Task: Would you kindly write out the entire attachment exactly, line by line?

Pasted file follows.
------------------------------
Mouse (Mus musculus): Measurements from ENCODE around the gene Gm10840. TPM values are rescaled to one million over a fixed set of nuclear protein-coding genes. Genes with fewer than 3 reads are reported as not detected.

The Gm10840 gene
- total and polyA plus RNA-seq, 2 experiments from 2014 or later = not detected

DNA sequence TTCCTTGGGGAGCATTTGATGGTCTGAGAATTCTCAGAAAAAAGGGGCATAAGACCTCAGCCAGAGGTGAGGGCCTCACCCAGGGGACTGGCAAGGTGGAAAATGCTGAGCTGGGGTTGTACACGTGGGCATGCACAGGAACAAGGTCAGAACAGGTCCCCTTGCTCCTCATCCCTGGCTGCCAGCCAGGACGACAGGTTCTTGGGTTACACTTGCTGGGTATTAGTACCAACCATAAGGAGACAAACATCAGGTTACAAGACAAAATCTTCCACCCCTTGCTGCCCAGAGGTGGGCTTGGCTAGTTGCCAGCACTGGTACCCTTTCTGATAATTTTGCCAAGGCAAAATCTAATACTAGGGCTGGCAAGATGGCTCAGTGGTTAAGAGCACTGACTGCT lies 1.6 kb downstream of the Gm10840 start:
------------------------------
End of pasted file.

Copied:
Mouse (Mus musculus): Measurements from ENCODE around the gene Gm10840. TPM values are rescaled to one million over a fixed set of nuclear protein-coding genes. Genes with fewer than 3 reads are reported as not detected.

The Gm10840 gene
- total and polyA plus RNA-seq, 2 experiments from 2014 or later = not detected

DNA sequence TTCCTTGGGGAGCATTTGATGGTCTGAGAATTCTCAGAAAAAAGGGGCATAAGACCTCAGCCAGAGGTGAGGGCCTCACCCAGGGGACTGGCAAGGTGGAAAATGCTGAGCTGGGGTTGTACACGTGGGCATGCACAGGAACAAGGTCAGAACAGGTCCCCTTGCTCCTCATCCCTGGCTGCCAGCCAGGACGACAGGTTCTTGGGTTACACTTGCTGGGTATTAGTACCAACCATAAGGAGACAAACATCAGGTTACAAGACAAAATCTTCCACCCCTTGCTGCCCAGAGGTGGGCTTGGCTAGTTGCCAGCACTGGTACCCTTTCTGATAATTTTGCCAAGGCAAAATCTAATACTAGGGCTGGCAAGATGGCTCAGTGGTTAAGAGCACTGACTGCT lies 1.6 kb downstream of the Gm10840 start: